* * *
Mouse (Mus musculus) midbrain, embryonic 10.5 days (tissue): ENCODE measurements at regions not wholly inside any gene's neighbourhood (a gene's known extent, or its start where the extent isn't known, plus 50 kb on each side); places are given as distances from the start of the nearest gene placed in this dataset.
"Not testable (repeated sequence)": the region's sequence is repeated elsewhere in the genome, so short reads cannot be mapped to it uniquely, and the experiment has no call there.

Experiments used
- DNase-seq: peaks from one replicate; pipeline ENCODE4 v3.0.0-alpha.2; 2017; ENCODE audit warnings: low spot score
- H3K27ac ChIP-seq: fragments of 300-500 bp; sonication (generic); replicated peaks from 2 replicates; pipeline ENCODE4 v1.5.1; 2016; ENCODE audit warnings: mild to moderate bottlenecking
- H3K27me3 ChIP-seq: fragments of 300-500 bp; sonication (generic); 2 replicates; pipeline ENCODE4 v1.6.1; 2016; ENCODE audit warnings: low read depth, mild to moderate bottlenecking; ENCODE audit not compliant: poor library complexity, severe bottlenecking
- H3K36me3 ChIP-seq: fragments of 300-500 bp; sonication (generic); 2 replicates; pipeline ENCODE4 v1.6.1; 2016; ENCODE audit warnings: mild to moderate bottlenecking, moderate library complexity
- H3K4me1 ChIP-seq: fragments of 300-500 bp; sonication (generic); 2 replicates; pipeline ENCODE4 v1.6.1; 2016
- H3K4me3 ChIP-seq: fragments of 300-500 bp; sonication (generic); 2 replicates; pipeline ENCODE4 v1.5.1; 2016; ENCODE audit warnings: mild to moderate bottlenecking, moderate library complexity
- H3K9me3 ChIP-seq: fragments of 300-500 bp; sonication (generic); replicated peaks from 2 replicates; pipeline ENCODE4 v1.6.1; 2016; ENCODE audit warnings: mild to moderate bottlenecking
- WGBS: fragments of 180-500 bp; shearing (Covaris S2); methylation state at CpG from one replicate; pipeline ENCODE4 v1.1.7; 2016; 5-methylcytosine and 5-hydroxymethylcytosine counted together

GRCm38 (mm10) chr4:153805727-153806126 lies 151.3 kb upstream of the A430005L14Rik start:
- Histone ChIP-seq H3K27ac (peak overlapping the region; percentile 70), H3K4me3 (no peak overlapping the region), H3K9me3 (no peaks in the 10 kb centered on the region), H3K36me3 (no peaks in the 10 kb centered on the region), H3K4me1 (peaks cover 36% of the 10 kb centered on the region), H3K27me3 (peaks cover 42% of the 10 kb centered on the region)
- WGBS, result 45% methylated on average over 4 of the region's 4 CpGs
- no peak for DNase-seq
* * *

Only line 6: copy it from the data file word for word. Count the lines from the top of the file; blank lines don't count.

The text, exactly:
- H3K27me3 ChIP-seq: fragments of 300-500 bp; sonication (generic); 2 replicates; pipeline ENCODE4 v1.6.1; 2016; ENCODE audit warnings: low read depth, mild to moderate bottlenecking; ENCODE audit not compliant: poor library complexity, severe bottlenecking